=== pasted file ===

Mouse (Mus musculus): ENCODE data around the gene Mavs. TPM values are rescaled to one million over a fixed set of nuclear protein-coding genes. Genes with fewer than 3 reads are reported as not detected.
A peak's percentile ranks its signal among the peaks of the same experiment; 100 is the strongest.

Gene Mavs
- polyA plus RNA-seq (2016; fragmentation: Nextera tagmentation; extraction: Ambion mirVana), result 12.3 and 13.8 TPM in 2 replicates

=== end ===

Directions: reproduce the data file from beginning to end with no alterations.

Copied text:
Mouse (Mus musculus): ENCODE data around the gene Mavs. TPM values are rescaled to one million over a fixed set of nuclear protein-coding genes. Genes with fewer than 3 reads are reported as not detected.
A peak's percentile ranks its signal among the peaks of the same experiment; 100 is the strongest.

Gene Mavs
- polyA plus RNA-seq (2016; fragmentation: Nextera tagmentation; extraction: Ambion mirVana), result 12.3 and 13.8 TPM in 2 replicates